Monday, March 31, 2008

What Are The Chances The Market Gets "Marked Up?"

As we near the end of the quarter I’ve begun to hear quite a bit about the “end-of-quarter markup” phenomenon. I’ve also received a few questions about it. The theory is that mutual funds and other large institutions tend to “mark up” the prices of securities at the end of each quarter so that their return numbers look better. I decided to take a look.

First I ran a test which showed the return of the S&P 500 on the last day of each quarter going back to 1960. Of the 186 quarter-ends over the period, 90 have had a positive last day of quarter, 94 finished negative, and 2 were basically dead even. The average win was 0.065%. The average loss was 0.06%. The net average day was 0.001%. Not even as good as an average day over the period.

I then checked to see what happened if the market sold off the few days leading up to the last day of the quarter (like now). For instance, 7 times the market sold off at least 2.5% in the last 3 days of the month. Five saw gains on the last day and two saw more losses. Unfortunately, the losses nearly eclipsed the gains. Lowering the requirement to a 1.5% selloff in the preceding 3 days gave 18 trades. 9 winners and 9 losers. Net expectancy was slightly negative.

I then looked at what happened if the S&P was down at least 3 days in a row just before the last day of the quarter. Twenty occurrences. 10 winners. 10 losers. Slight negative expectancy.

Looking at recent history rather than all the way back to 1960 did not help these studies.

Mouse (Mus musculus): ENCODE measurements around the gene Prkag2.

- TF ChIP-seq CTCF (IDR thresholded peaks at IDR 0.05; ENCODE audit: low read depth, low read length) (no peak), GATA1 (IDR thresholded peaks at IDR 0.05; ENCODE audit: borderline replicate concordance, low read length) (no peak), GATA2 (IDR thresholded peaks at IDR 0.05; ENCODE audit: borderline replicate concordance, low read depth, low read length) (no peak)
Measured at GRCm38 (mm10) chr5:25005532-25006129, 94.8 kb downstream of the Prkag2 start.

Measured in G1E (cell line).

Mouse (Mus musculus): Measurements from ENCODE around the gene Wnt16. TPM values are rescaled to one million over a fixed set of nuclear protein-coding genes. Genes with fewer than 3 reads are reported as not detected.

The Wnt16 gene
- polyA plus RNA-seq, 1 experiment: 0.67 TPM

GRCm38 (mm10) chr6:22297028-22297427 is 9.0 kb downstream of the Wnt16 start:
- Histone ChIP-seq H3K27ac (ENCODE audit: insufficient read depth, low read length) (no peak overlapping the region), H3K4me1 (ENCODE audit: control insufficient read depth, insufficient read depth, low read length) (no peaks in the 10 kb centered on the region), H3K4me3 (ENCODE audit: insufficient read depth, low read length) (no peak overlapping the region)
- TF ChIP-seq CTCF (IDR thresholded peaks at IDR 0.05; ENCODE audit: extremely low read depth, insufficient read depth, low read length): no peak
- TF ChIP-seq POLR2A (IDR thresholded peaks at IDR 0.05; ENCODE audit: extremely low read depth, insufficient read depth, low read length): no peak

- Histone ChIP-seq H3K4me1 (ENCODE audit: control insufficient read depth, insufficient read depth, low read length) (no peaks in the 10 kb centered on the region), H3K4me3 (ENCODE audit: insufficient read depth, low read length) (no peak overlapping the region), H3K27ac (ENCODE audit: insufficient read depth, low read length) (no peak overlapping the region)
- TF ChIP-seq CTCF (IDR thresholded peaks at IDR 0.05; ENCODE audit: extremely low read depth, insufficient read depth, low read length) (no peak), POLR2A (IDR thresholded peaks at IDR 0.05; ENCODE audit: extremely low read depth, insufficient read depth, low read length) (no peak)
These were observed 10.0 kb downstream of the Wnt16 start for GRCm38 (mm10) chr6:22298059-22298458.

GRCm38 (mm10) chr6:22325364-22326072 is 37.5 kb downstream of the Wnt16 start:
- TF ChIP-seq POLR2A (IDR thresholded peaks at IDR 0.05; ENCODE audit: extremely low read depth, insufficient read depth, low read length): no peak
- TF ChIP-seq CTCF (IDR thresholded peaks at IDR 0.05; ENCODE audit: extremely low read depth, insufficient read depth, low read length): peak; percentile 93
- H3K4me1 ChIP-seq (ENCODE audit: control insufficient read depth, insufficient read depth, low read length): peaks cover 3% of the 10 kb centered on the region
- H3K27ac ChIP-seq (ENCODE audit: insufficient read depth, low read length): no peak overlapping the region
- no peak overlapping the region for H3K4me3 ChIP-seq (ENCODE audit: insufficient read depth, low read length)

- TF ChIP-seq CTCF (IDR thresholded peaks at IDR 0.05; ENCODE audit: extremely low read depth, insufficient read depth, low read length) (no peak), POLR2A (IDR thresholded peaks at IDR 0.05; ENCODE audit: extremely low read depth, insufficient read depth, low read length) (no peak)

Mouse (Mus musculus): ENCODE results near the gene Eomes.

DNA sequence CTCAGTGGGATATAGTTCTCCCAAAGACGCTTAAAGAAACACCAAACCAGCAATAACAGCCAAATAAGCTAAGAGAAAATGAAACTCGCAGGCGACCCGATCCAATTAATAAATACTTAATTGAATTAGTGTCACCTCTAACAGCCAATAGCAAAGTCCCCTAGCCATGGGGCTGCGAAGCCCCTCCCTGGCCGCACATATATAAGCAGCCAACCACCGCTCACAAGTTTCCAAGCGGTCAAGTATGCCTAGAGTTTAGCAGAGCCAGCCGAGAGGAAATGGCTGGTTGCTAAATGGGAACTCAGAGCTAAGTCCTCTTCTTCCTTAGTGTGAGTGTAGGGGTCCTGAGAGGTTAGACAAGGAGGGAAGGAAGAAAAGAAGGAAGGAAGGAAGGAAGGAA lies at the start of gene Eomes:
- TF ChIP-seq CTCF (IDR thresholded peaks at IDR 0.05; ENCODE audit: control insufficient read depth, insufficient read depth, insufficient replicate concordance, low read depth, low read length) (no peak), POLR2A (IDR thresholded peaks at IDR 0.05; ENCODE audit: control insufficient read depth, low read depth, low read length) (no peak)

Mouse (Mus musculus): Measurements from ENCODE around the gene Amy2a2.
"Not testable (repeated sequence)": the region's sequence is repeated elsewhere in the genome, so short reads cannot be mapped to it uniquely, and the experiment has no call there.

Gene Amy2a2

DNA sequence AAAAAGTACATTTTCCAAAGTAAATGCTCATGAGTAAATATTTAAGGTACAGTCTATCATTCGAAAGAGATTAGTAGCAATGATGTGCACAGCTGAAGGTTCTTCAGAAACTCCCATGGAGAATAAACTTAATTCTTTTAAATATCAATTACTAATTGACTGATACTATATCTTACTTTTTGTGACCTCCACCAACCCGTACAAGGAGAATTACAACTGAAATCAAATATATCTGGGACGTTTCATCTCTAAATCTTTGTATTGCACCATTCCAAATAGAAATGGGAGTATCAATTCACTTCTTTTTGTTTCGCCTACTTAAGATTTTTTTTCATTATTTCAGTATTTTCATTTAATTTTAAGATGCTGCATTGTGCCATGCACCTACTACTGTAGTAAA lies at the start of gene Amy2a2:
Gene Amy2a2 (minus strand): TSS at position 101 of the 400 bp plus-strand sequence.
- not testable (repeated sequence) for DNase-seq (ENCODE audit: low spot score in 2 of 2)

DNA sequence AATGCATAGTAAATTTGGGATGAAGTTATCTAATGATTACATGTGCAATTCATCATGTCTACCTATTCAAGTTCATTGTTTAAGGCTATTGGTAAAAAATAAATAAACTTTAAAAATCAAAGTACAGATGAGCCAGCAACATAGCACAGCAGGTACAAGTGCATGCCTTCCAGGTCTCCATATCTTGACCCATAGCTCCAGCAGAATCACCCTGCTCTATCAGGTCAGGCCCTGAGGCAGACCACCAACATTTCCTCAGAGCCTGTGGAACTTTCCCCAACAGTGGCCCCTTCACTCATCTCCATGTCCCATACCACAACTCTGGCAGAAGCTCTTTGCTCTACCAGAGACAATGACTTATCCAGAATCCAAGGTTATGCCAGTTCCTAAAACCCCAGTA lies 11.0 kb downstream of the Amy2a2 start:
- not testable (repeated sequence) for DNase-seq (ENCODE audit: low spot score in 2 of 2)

No matter how I looked I was not able to find any evidence of an end of quarter mark-up in the index. Perhaps mark-ups occur in individual securities, but it’s not apparent in the general market.

Since I figured some people might be getting sick of looking at those “Myth Buster” guys, I posted some other Busters today…

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EOQ Markup - $12.00


Jeff said...

Rob, here is a similar study, but the conclusions are that there is an end of quarter mark-up phenonmenon. I may have dreamed this, but I think you used to write for these guys?

Jeff said...

Whoops, I read too fast. They tested individual securities, and you tested the index.

Still, it seems illogical that there is an edge with individual securities but not with the indexes?

Rob Hanna said...

Woodshedder -

Yes. I did used to write for TM.

You're right. The studies do seem to be a bit at odds with each other. I had read theirs a while ago and was surpised by my own results. A few differences:

1) As you mentioned - indvidual stocks vs. the index.
2) I just looked at the last day. I believe they looked at the last few days.

Perhaps there is a bit of a surviorship bias at work. The best stocks get marked up. The worst get sold. The worst eventaully go out of business and are not in the TM database for their historical study. That may account for some of the difference.


Anonymous said...

The consensus view about “window dressing” is that long only managers –namely mutual funds- chase the quarter’s hot performers, adding names to their holdings for the reporting period. Since the industry standard for mutual funds is T+1 reporting, the day to examine is the SECOND to last day of the quarter. Stocks purchased on the last day of the quarter would NOT show up on portfolio statements.

I wonder how examining the second to last day of the quarter, rather than the last would change your findings.

-Eric L.